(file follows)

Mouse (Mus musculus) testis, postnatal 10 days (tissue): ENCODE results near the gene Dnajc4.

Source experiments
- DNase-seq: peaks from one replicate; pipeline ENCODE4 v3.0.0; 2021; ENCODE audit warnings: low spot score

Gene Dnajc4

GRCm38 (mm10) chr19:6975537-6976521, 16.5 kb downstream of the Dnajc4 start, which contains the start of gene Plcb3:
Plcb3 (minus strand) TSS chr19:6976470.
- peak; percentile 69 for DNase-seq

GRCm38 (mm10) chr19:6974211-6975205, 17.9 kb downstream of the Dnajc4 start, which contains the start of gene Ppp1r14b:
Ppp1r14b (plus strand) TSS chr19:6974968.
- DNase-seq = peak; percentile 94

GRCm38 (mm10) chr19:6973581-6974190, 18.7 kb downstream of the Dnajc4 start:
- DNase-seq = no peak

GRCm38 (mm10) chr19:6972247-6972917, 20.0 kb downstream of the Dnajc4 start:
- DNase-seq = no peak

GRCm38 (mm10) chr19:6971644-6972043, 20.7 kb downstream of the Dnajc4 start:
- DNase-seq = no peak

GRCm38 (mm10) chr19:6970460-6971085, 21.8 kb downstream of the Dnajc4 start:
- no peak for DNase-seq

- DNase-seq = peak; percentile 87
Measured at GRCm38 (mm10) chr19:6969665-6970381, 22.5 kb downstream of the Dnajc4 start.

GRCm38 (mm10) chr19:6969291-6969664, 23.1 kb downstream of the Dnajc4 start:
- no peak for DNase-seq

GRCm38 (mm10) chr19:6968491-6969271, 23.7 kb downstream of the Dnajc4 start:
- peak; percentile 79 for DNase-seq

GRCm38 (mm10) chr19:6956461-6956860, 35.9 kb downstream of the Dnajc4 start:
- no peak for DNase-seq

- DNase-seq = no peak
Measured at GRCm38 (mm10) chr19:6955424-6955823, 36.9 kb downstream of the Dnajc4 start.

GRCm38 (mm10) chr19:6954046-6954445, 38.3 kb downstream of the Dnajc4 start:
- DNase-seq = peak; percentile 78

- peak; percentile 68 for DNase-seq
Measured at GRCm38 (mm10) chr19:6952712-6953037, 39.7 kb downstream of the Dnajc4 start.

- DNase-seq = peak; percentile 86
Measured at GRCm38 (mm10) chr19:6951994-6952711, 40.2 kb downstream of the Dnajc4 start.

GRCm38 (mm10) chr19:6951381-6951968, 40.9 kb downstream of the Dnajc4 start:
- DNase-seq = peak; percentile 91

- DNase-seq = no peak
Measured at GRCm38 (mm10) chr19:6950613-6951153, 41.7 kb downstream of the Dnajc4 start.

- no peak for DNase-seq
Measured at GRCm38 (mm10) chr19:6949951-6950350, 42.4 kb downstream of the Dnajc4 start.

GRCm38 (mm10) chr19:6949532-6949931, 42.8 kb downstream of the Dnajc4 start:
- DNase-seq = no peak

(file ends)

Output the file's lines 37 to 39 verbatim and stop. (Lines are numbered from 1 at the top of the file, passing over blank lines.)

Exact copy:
- DNase-seq = no peak
Measured at GRCm38 (mm10) chr19:6950613-6951153, 41.7 kb downstream of the Dnajc4 start.

- no peak for DNase-seq